On August 16, 2016, Plaintiff's attorney sent a letter to Nationstar on Plaintiff's behalf, purporting to be a “qualified written request” under the Real Estate Settlement Procedures Act (“RESPA”), 12 U.S.C. § 2605(e). (Compl. ¶ 72; Compl. Ex. 6 at Pg ID 98-106, 08/16/16 Letter to Nationstar Mortgage, LLC (QWR).) In the letter, Plaintiff's attorney disputed the debt that Nationstar claimed Plaintiff owed, and requested various documents related to the debt, including a copy of the original promissory note, contact information for various persons connected to the loan, a complete audit history, statements of advances and escrow, and other documents. Nationstar received the letter on August 23, 2016. (Compl. ¶ 80; Compl. Ex. 7 at Pg ID 107-109, United States Post Office Tracking Information for August 16, 2016 QWR.)

         Plaintiff alleges that Nationstar did not respond to the letter. On October 12, 2016, Plaintiff's attorney sent a second letter to Nationstar, which noted that it was the second attempt to procure the requested information, but was otherwise identical to the first letter. (Compl. ¶ 84; Compl. Ex. 8 at Pg ID 110-118, 10/12/16 Letter to Nationstar Mortgage, LLC (QWR).)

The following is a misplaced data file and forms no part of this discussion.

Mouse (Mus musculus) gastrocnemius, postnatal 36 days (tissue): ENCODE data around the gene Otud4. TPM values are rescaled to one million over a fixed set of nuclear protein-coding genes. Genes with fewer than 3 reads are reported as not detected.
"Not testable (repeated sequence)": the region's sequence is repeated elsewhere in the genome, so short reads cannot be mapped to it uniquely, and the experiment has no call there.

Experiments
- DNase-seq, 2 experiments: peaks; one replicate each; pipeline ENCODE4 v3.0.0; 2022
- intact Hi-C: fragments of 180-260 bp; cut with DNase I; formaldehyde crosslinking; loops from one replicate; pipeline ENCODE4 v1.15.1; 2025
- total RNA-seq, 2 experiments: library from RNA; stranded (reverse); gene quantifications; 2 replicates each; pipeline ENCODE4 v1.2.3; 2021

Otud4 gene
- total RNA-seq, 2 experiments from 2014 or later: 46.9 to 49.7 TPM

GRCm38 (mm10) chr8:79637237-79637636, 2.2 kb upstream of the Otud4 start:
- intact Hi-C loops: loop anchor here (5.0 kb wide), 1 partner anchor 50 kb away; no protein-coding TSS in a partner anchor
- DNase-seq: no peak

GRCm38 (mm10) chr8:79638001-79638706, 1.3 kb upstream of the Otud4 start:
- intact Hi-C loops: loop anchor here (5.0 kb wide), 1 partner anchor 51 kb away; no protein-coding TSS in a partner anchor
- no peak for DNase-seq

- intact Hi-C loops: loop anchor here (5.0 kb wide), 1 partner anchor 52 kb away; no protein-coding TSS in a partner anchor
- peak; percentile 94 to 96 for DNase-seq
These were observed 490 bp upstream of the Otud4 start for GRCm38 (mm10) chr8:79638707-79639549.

Nationstar received the second letter on October 17, 2016. (Compl. ¶ 85; Compl. Ex. 9 at Pg ID 119-121, United States Post Office Tracking Information for October 12, 2016 QWR.) In a response dated the same day, Nationstar acknowledged receipt of the second letter, and stated that Nationstar's “goal is to provide a response no later than October 26, 2016” but that “responses are generally provided in less than ten days from receipt of the correspondence.” (Compl. ¶ 86; Compl. Ex. 10 at Pg ID 122-126, October 17, 2016 Letter from Nationstar.) Plaintiff alleges that this was the only correspondence he received from Nationstar, that nothing in that response corresponded to any of the requests in his letters, and at no point did Nationstar provide any of the information he requested. (Compl. ¶¶ 86-87, 89.) Plaintiff also alleges that Nationstar engaged in negative reporting regarding his credit, both before and after the August 16 letter. (Compl. ¶¶ 69, 91.)

         Plaintiff alleges broadly that he suffered damages in unspecified amounts and in various categories, including emotional distress, by virtue of the misconduct alleged in the Complaint. (Compl. ¶¶ 67-68.)

         B. Procedural History